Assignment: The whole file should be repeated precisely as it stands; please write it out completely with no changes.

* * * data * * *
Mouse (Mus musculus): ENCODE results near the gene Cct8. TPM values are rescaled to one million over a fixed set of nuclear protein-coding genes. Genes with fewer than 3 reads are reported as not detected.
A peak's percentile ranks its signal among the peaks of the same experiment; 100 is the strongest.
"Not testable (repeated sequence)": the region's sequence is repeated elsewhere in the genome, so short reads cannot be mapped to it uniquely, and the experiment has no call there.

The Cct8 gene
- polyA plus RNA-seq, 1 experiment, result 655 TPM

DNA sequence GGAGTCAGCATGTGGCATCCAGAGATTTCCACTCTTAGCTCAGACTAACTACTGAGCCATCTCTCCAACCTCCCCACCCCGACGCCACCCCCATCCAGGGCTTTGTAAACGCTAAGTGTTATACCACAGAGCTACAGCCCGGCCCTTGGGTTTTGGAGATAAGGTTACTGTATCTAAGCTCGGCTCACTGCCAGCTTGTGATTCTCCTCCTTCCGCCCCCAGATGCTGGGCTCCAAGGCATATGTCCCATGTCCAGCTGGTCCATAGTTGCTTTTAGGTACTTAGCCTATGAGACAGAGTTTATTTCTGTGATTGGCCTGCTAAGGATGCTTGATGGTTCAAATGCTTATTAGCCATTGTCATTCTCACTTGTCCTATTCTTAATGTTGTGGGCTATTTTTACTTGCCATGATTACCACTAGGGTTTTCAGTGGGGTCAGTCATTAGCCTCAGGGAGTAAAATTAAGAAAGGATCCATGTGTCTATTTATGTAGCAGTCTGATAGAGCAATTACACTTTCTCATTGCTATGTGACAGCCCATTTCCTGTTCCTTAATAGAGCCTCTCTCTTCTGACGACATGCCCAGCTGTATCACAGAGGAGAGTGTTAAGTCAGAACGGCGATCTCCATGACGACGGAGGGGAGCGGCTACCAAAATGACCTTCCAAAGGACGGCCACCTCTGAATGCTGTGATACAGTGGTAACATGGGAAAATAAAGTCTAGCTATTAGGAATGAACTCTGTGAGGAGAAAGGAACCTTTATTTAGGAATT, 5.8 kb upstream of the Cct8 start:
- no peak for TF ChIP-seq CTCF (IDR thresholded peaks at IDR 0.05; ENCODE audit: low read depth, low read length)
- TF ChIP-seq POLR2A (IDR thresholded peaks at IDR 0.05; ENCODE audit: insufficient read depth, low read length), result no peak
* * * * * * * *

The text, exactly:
Mouse (Mus musculus): ENCODE results near the gene Cct8. TPM values are rescaled to one million over a fixed set of nuclear protein-coding genes. Genes with fewer than 3 reads are reported as not detected.
A peak's percentile ranks its signal among the peaks of the same experiment; 100 is the strongest.
"Not testable (repeated sequence)": the region's sequence is repeated elsewhere in the genome, so short reads cannot be mapped to it uniquely, and the experiment has no call there.

The Cct8 gene
- polyA plus RNA-seq, 1 experiment, result 655 TPM

DNA sequence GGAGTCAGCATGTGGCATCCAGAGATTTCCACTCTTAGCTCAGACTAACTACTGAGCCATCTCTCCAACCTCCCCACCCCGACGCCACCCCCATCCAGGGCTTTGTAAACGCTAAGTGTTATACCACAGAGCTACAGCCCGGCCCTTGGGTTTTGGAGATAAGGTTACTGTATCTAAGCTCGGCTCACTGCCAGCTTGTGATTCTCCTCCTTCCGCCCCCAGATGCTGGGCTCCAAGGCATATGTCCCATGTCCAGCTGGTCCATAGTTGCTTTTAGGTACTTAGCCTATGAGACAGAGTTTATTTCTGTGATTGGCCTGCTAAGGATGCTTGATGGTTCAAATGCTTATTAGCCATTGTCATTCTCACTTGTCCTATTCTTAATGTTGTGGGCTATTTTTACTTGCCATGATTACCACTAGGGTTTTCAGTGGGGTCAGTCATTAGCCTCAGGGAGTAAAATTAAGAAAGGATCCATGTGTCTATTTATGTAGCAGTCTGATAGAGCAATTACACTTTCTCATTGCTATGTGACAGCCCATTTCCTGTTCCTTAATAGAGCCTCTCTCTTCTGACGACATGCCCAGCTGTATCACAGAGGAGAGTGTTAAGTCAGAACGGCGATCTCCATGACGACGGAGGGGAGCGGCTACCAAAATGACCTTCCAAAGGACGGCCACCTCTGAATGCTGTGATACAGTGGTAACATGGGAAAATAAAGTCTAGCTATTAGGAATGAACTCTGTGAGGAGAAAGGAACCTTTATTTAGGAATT, 5.8 kb upstream of the Cct8 start:
- no peak for TF ChIP-seq CTCF (IDR thresholded peaks at IDR 0.05; ENCODE audit: low read depth, low read length)
- TF ChIP-seq POLR2A (IDR thresholded peaks at IDR 0.05; ENCODE audit: insufficient read depth, low read length), result no peak